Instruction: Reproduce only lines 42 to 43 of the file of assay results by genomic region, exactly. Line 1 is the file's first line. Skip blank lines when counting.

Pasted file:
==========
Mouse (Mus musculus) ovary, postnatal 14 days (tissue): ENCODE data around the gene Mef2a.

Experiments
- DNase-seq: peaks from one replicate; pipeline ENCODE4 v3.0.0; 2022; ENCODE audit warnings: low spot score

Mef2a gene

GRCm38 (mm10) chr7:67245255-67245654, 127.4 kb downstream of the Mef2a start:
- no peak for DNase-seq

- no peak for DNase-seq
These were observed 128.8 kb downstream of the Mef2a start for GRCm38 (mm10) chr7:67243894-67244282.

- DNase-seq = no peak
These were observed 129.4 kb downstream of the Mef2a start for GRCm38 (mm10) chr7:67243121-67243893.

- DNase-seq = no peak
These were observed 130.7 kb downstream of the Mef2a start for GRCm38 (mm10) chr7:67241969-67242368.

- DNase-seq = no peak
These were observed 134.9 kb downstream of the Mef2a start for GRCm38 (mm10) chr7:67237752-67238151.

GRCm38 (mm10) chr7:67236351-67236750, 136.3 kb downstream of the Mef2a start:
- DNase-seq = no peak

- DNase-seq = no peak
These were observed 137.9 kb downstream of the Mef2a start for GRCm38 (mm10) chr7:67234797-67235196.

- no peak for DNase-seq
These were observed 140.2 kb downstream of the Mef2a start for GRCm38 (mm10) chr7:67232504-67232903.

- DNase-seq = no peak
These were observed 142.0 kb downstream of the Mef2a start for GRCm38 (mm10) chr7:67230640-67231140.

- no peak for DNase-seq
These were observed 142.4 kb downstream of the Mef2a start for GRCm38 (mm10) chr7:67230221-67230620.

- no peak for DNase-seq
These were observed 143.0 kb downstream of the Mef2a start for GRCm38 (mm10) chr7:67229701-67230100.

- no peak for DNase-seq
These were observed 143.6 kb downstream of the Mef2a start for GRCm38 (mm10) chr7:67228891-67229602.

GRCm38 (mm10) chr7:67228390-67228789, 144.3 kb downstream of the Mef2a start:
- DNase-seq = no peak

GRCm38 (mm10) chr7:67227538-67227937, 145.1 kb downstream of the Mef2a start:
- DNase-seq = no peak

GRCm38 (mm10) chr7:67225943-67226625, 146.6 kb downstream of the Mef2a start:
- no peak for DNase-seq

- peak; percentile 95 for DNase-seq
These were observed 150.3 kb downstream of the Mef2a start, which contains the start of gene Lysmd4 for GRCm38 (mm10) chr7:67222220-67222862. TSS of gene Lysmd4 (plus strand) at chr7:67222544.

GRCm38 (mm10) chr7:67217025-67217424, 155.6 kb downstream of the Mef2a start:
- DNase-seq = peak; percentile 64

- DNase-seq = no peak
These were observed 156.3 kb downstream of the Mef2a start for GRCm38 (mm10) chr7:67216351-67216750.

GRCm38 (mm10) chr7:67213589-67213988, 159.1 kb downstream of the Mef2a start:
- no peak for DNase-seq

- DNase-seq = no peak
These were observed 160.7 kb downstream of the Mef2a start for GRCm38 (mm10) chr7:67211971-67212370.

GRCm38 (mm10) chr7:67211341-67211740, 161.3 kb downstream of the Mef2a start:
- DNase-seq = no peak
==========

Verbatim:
- no peak for DNase-seq

- DNase-seq = no peak